The reality is, the dangerous reality is, that power exercised in this way, as was done by the Democratic Party’s populist regime under the Obama administrations, produces a populist counter response and gives us the Presidency of Donald Trump.

De Tocqueville foresaw this kind of culture crippling freedom of thought and speech. He argues that within the barriers set by public opinion, the opinion of the majority, an author may write whatever he pleases, but he will repent it if he ever step beyond them.

Not that he is exposed to the terrors of an auto-da-fe, but he is tormented by the slights and persecutions of daily obloquy. His political career is closed forever, since he has offended the only authority which is able to promote his success. Every sort of compensation, even that of celebrity, is refused to him. Before he published his opinions he imagined that he held them in common with many others; but no sooner has he declared them openly than he is loudly censured by his overbearing opponents, whilst those who think without having the courage to speak, like him, abandon him in silence. He yields at length, oppressed by the daily efforts he has been making, and he subsides into silence, as if he was tormented by remorse for having spoken the truth.

He imagines this new sovereign power, this new Leviathan, saying to its subjects,

You are free to think differently from me, and to retain your life, your property, and all that you possess; but if such be your determination, you are henceforth an alien among your people… Your fellow-creatures will shun you like an impure being, and those who are most persuaded of your innocence will abandon you too, lest they should be shunned in their turn. Go in peace! I have given you your life, but it is an existence comparably worse than death.”

How real all this now seems for the defeated and politically marginalized “losers” of Ireland’s battles for life and natural marriage? They are experiencing life as envisaged by Adrian Vermeule, Professor of Constitutional Law in Harvard Business School, when he summed up in First Things,the forms that “death” is now taking in the heart of our liberal democracies:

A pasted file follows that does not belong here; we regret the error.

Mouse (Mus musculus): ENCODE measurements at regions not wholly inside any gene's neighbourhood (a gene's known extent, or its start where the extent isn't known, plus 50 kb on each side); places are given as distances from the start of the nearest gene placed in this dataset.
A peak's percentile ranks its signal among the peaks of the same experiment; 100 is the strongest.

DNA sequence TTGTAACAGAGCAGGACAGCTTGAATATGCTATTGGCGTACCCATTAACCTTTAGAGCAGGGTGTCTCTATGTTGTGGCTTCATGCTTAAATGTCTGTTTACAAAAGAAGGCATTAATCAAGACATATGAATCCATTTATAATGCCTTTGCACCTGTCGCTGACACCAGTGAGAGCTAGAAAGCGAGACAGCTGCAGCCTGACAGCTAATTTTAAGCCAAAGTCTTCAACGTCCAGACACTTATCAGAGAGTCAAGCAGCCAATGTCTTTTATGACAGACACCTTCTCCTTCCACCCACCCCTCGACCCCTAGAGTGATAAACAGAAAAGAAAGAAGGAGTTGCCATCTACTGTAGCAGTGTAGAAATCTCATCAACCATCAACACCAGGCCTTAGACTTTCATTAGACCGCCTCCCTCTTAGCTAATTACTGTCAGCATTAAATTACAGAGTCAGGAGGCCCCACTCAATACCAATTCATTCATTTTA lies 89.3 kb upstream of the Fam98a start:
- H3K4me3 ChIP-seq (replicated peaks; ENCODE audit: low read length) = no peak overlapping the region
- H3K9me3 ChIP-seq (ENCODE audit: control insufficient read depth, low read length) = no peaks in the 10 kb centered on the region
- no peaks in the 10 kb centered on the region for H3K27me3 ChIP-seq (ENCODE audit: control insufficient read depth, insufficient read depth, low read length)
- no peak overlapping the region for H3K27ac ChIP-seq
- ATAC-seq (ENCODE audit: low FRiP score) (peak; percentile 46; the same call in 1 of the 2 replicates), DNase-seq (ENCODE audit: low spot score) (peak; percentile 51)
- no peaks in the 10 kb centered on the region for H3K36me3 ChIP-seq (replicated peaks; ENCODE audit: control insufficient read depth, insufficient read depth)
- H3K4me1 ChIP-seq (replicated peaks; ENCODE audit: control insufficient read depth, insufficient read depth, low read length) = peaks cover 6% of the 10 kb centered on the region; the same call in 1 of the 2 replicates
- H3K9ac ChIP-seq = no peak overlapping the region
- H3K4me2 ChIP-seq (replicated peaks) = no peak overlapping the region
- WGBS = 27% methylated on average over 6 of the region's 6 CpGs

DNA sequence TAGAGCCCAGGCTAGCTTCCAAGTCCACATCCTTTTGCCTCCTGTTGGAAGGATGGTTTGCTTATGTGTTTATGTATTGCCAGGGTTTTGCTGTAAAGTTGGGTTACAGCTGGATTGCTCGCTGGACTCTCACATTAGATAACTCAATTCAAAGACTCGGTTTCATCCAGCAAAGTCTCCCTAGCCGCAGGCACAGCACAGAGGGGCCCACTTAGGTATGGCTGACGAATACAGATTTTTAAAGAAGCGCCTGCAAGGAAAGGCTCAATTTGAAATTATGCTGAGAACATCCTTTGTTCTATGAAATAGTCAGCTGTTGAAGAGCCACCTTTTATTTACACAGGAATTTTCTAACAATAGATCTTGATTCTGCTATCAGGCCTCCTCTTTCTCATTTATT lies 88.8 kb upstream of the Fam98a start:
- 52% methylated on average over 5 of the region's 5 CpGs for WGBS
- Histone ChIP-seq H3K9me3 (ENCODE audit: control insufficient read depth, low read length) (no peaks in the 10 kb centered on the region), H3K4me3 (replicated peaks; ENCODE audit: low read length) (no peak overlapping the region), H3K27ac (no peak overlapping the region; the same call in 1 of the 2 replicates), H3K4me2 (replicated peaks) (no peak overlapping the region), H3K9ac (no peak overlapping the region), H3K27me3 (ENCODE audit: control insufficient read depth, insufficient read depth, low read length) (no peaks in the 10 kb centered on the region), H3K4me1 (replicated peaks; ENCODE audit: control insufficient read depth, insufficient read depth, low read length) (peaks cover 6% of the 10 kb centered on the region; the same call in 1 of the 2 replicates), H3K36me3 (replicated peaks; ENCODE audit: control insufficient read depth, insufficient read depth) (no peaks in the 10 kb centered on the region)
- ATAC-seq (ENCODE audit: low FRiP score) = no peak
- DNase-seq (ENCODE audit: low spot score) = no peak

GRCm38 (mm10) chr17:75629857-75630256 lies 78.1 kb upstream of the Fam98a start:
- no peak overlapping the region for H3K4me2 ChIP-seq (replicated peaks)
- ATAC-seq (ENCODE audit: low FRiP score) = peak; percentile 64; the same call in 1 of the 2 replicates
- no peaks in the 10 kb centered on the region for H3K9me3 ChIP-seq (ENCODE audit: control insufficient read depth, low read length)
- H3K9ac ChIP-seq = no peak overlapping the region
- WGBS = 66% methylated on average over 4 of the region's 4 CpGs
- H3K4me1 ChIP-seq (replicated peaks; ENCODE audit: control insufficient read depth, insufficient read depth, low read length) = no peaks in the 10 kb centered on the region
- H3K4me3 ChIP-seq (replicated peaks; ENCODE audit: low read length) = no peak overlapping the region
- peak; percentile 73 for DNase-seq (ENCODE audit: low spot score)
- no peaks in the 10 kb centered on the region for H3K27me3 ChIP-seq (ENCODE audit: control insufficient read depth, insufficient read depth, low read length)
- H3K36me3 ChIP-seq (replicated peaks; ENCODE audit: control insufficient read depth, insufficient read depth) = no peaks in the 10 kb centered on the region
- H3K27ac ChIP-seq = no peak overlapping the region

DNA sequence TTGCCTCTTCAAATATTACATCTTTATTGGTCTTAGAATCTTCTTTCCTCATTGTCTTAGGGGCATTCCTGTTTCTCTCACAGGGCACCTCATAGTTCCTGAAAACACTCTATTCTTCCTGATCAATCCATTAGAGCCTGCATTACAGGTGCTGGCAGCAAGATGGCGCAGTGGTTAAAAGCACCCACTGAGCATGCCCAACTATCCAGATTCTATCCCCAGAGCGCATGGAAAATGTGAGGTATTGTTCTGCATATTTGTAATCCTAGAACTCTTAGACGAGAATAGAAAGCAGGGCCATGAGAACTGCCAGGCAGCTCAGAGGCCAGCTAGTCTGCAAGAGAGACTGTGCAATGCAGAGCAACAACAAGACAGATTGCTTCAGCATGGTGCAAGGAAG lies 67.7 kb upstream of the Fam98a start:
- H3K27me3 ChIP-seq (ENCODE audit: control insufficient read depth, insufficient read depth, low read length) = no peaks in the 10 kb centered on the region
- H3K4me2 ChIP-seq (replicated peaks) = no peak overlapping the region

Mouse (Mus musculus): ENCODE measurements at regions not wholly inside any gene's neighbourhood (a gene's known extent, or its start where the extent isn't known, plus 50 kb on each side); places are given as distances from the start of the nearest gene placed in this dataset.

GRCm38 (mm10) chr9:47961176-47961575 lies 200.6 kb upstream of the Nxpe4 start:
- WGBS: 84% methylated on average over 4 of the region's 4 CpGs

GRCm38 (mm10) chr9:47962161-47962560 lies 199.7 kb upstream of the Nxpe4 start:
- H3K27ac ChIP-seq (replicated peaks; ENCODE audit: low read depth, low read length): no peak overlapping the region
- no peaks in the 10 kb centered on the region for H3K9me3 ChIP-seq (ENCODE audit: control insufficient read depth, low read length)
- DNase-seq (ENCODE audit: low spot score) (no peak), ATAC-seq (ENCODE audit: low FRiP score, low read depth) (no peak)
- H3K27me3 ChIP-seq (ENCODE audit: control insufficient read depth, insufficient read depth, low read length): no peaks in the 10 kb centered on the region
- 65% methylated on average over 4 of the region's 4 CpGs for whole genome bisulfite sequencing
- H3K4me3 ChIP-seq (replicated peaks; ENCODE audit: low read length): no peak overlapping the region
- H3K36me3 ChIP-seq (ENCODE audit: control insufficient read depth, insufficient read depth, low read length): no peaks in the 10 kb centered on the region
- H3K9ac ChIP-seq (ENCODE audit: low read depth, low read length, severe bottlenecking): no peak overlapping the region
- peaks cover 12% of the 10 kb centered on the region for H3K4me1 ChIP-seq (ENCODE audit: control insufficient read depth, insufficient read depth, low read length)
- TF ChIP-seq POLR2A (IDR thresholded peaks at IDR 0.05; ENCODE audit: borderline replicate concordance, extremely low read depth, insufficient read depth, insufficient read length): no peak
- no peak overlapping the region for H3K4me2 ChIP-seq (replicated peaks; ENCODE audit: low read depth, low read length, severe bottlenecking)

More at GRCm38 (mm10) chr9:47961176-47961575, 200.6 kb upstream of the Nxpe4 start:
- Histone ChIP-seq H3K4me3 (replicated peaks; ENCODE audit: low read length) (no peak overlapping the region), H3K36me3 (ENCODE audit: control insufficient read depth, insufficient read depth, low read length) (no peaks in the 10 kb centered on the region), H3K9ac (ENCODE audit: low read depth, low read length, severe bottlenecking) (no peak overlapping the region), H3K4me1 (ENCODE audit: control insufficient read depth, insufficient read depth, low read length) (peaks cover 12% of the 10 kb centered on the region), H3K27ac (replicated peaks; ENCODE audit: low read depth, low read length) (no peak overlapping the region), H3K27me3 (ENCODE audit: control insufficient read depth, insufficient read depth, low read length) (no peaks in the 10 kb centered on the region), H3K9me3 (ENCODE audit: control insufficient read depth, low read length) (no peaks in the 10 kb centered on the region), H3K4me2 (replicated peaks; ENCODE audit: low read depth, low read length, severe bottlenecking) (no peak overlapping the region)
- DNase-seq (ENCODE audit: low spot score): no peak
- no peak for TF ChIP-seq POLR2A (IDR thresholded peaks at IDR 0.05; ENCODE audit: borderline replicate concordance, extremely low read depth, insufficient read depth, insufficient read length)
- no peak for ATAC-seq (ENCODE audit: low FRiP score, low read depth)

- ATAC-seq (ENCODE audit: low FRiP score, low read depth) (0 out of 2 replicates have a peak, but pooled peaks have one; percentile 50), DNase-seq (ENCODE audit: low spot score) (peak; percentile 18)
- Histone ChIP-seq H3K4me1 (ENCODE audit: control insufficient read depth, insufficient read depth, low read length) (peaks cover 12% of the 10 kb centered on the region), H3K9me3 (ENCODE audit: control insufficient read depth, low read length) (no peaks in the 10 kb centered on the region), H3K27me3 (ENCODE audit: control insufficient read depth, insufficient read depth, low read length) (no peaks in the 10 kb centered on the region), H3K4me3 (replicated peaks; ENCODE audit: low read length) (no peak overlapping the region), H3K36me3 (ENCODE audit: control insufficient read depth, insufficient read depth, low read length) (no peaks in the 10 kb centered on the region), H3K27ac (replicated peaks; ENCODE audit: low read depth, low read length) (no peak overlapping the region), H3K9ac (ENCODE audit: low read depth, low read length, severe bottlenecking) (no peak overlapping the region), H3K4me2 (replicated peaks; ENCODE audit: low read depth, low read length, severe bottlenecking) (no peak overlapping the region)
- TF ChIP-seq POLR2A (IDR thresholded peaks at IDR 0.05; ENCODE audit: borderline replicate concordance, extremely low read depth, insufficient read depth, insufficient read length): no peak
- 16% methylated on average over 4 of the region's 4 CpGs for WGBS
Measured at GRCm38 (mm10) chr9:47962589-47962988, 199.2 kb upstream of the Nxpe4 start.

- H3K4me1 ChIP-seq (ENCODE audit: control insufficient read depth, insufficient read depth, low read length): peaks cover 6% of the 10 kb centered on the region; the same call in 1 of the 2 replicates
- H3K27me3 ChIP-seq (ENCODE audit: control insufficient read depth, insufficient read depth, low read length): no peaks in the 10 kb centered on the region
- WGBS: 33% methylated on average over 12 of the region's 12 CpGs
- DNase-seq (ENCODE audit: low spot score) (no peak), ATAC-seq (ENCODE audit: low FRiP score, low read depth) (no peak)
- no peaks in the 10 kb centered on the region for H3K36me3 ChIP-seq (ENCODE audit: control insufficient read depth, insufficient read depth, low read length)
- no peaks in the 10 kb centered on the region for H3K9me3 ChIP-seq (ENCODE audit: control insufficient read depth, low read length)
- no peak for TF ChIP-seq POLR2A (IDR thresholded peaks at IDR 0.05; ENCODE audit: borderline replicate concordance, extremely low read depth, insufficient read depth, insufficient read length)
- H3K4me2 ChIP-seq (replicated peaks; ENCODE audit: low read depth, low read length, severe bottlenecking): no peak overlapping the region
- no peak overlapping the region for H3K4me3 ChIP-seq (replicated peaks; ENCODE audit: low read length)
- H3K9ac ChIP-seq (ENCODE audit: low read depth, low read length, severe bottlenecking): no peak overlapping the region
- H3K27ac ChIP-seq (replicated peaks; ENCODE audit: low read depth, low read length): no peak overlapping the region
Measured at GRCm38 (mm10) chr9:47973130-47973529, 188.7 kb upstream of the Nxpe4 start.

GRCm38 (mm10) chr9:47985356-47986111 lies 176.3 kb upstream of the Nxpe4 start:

Progressive liberalism has its own cruel sacraments—especially the shaming and, where possible, legal punishment of the intolerant or illiberal—and its own liturgy, the Festival of Reason, the ever-repeated overcoming of the darkness of reaction. Because the celebration of the festival essentially requires, as part of its liturgical script, a reactionary enemy to be overcome, liberalism ceaselessly and restlessly searches out new villains to play their assigned part. Thus the boundaries of progressive demands for conformity are structurally unstable, fluid, and ever shifting, not merely contingently so—there can be no lasting peace. Yesterday the frontier was divorce, contraception, and abortion; then it became same-sex marriage; today it is transgenderism; tomorrow it may be polygamy, consensual adult incest, or who knows what?

De Tocqueville concluded that monarchical institutions of the past had thrown odium upon despotism. Let us beware, he said, lest democratic republics should restore oppression, and should render it – despotism – less odious and less degrading in the eyes of the many, by making it still more onerous to the few.

Have we disregarded his warning, to our cost?

The great manipulator strikes again

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In spite of all the blustering tweets, conservatives in America – and indeed across the world – probably feel that President Trump hasn’t actually done anything to harm us yet. The tone of his regime is bit of a problem but our culture is probably robust enough to recover its decorum. The rawer end of mainstream media, Hollywood and elements operating in social media bear far more responsibility for the coarsening our our discourse that the Donald has.